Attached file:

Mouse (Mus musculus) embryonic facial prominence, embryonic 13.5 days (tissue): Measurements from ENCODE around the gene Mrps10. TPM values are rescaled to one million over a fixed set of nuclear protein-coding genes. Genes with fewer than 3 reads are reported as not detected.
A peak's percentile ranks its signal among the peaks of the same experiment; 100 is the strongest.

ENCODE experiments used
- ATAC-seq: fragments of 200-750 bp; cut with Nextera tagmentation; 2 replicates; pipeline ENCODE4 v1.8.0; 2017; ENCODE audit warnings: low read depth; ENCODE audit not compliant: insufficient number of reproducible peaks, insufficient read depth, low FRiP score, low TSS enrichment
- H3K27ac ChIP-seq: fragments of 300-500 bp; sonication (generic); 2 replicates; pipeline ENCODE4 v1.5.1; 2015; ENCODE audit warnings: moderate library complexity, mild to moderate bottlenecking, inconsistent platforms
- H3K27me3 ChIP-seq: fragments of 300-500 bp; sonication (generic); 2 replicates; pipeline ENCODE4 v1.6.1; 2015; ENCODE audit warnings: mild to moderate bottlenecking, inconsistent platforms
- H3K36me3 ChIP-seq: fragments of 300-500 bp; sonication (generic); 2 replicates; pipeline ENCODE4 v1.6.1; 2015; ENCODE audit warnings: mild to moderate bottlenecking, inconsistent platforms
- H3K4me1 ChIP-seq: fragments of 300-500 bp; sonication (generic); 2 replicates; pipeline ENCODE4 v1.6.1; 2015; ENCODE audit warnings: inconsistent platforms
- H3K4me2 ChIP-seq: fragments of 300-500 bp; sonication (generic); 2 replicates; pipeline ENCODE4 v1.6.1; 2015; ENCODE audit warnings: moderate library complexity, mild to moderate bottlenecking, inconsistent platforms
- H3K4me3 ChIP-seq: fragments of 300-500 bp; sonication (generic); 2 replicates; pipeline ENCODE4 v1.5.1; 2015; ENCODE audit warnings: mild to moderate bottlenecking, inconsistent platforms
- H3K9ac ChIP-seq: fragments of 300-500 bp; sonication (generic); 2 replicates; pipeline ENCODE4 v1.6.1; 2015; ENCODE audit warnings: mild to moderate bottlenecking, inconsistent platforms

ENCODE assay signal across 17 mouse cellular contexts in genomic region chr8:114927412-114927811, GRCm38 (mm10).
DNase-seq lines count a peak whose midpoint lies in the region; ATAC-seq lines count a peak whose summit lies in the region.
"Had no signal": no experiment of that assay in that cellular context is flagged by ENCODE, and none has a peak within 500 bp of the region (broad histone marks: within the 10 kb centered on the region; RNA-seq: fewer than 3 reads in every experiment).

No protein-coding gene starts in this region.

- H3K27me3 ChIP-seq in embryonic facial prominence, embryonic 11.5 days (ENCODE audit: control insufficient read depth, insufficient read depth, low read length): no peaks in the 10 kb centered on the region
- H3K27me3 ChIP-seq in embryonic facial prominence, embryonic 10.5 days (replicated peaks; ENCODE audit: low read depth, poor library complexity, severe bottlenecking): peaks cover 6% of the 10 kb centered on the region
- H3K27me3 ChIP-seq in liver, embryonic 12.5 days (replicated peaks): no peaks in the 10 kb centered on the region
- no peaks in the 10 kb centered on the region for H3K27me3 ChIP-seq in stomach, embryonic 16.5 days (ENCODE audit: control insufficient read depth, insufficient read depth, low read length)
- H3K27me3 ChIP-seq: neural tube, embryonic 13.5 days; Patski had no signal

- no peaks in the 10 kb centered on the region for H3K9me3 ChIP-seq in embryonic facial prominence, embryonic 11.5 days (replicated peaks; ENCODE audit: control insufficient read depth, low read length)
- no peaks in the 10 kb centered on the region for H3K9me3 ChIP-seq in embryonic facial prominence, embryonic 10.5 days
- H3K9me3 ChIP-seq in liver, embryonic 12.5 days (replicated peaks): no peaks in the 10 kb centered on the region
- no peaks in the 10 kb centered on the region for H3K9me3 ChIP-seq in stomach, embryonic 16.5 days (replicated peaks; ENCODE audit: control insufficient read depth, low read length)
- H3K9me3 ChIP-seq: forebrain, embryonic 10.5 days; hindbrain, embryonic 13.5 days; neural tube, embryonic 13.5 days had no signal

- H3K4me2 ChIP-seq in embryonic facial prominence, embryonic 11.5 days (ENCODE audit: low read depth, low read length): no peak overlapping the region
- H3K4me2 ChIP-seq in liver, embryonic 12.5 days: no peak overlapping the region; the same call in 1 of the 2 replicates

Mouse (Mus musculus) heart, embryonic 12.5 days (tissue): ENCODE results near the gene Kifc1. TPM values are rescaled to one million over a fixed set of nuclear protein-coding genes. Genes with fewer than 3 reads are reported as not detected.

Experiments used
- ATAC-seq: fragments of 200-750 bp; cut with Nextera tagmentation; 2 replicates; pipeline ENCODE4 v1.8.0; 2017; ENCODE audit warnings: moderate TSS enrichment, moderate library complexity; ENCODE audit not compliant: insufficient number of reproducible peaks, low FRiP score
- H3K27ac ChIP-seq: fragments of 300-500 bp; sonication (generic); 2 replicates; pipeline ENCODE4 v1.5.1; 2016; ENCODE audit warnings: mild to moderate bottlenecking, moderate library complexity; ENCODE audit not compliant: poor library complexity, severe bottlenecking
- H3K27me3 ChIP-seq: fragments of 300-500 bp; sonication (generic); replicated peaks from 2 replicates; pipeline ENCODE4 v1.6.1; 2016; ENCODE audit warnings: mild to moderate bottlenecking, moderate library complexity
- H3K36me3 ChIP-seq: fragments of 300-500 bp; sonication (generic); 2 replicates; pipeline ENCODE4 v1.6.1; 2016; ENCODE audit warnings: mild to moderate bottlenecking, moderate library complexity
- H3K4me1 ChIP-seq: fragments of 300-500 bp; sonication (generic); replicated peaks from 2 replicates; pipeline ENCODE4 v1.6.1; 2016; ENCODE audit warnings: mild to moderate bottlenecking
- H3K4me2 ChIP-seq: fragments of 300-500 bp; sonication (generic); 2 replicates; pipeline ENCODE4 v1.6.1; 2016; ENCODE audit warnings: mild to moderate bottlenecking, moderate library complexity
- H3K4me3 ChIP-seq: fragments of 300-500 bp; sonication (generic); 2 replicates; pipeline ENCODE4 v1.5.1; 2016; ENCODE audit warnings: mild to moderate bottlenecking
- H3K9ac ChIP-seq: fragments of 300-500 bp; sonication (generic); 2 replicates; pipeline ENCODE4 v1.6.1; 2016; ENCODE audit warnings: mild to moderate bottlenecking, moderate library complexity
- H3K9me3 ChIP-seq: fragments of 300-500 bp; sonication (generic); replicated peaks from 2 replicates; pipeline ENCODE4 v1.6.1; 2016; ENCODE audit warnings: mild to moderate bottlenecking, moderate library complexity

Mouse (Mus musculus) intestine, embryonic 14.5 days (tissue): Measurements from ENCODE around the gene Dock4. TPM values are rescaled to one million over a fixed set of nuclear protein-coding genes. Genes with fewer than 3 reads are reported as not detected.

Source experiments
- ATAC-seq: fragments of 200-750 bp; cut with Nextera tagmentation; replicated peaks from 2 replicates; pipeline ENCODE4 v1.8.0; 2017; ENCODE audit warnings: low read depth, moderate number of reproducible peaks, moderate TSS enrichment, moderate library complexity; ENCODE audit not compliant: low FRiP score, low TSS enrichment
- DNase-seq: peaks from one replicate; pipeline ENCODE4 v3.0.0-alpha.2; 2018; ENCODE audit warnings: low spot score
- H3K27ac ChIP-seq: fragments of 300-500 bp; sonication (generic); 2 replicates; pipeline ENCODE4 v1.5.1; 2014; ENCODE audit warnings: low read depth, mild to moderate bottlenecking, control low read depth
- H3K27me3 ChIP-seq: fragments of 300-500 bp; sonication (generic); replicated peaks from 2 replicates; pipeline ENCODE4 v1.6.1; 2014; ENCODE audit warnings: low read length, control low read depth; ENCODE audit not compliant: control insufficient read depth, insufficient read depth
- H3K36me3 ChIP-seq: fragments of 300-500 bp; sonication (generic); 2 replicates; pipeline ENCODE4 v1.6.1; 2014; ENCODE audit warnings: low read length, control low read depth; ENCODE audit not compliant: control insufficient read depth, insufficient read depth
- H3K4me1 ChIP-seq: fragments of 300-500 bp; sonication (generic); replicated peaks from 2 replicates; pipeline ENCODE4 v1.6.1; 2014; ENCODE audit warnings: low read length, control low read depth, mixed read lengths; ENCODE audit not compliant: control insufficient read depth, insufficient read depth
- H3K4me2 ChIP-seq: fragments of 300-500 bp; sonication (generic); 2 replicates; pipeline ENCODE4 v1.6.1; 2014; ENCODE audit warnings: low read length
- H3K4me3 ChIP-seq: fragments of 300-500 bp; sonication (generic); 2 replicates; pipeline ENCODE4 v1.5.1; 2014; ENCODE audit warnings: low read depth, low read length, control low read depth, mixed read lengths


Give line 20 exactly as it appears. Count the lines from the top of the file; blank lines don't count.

- H3K27me3 ChIP-seq: neural tube, embryonic 13.5 days; Patski had no signal